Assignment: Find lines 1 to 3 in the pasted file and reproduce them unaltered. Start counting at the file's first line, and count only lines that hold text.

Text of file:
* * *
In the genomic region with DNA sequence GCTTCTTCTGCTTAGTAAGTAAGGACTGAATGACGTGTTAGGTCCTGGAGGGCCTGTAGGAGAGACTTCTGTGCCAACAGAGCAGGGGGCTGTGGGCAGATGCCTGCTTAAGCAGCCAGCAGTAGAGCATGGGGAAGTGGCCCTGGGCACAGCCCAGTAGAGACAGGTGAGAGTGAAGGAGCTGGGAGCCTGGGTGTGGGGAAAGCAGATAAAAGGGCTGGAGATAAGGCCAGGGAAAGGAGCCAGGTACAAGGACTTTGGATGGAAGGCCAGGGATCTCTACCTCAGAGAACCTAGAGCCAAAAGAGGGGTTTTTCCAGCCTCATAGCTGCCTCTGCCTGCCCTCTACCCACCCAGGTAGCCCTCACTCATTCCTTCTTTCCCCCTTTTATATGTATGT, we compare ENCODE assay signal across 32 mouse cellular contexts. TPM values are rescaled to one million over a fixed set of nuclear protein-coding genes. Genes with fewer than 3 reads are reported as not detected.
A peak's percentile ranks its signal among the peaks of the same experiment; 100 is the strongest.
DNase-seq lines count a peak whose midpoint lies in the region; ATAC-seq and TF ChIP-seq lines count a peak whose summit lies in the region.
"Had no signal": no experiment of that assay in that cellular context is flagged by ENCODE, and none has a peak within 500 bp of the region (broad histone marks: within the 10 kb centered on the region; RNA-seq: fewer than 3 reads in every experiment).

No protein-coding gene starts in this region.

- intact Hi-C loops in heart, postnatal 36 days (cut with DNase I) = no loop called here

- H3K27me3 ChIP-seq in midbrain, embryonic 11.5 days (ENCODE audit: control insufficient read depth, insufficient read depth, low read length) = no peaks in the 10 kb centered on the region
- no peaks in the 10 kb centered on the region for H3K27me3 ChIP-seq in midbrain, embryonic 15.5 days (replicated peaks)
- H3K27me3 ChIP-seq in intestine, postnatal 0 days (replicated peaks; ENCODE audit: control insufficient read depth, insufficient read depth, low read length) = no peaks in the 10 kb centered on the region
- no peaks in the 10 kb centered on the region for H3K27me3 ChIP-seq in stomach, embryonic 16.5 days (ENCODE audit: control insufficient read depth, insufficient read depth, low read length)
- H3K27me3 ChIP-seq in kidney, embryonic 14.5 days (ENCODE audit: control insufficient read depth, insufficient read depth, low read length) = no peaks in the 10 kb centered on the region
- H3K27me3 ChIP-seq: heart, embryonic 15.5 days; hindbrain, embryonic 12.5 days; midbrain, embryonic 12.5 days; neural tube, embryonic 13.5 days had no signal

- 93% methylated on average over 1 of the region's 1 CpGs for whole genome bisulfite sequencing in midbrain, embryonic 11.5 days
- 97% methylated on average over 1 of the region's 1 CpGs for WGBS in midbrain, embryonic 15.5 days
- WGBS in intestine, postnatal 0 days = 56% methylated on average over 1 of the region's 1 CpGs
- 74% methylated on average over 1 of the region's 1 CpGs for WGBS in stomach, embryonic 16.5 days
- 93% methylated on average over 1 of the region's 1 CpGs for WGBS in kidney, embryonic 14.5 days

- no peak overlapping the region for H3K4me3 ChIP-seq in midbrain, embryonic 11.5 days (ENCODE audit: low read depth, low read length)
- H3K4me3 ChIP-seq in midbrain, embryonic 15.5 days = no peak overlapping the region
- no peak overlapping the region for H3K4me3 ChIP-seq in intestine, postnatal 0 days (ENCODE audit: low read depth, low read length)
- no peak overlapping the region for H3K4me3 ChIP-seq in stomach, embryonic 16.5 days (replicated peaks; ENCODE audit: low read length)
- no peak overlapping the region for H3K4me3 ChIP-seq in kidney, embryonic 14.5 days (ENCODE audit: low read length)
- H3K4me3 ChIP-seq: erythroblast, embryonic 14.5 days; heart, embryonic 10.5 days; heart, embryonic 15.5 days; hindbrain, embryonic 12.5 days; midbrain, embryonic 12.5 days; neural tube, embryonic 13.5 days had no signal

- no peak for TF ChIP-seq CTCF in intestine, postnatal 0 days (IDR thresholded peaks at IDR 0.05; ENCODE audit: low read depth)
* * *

In the genomic region with DNA sequence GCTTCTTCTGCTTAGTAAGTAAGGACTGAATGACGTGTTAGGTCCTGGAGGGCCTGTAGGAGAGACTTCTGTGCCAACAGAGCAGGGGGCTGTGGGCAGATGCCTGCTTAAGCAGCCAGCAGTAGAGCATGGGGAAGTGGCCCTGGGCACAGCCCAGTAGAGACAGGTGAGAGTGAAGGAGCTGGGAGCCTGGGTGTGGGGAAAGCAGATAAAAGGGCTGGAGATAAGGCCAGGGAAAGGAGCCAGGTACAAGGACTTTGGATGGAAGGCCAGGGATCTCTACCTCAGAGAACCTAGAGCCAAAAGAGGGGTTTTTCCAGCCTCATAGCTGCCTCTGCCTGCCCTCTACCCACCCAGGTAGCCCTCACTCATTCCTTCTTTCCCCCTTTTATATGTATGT, we compare ENCODE assay signal across 32 mouse cellular contexts. TPM values are rescaled to one million over a fixed set of nuclear protein-coding genes. Genes with fewer than 3 reads are reported as not detected.
A peak's percentile ranks its signal among the peaks of the same experiment; 100 is the strongest.
DNase-seq lines count a peak whose midpoint lies in the region; ATAC-seq and TF ChIP-seq lines count a peak whose summit lies in the region.